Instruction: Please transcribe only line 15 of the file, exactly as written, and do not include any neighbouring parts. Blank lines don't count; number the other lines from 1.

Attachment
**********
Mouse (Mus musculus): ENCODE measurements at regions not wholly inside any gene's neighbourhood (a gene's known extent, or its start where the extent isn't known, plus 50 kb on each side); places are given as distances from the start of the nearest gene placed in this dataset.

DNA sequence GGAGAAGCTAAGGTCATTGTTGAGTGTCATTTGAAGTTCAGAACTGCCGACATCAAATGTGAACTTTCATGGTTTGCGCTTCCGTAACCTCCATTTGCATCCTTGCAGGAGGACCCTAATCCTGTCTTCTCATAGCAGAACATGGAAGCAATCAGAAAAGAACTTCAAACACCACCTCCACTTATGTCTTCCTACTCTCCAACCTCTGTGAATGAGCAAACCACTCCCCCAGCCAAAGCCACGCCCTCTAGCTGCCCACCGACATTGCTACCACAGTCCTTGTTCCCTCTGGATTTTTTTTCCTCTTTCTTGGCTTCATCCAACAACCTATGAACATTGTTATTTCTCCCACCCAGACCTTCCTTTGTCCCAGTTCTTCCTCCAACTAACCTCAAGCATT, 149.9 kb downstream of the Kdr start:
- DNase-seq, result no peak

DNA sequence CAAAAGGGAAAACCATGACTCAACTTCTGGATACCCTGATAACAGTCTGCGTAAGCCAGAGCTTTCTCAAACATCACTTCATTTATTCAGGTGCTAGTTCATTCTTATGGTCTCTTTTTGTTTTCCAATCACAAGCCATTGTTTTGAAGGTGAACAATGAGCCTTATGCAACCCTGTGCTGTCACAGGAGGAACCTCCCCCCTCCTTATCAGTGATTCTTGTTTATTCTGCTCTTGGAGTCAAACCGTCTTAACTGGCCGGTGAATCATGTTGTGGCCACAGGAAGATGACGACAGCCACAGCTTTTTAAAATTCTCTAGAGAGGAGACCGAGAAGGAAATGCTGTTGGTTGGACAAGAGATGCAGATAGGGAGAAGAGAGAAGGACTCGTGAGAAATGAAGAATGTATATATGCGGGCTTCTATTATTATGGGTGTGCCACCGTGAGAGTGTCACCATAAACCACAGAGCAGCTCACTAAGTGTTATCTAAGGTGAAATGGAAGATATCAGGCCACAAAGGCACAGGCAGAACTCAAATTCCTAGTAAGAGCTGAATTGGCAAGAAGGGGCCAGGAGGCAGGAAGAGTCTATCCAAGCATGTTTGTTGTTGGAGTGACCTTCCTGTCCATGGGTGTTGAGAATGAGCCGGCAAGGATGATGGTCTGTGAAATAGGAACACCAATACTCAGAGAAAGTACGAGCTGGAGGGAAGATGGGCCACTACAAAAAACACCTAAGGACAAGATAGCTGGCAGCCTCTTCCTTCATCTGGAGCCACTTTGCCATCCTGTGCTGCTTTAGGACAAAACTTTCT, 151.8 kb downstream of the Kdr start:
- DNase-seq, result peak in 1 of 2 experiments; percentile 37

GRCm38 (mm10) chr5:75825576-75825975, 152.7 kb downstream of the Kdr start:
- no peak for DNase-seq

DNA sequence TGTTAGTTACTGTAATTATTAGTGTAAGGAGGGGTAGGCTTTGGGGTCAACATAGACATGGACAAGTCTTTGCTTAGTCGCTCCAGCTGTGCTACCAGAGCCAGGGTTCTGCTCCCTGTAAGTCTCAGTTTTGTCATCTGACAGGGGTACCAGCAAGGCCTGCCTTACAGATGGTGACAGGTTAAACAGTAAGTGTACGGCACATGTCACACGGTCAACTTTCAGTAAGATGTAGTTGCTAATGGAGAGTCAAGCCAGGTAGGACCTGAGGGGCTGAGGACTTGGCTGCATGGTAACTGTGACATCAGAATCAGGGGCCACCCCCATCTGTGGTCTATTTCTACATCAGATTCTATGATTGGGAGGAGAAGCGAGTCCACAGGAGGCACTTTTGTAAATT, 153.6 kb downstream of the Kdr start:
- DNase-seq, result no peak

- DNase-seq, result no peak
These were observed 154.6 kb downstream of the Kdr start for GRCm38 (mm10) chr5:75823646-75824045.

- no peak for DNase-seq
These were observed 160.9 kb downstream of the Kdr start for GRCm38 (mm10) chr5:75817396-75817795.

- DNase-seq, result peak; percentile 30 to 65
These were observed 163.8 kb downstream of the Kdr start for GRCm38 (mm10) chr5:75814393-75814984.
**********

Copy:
These were observed 163.8 kb downstream of the Kdr start for GRCm38 (mm10) chr5:75814393-75814984.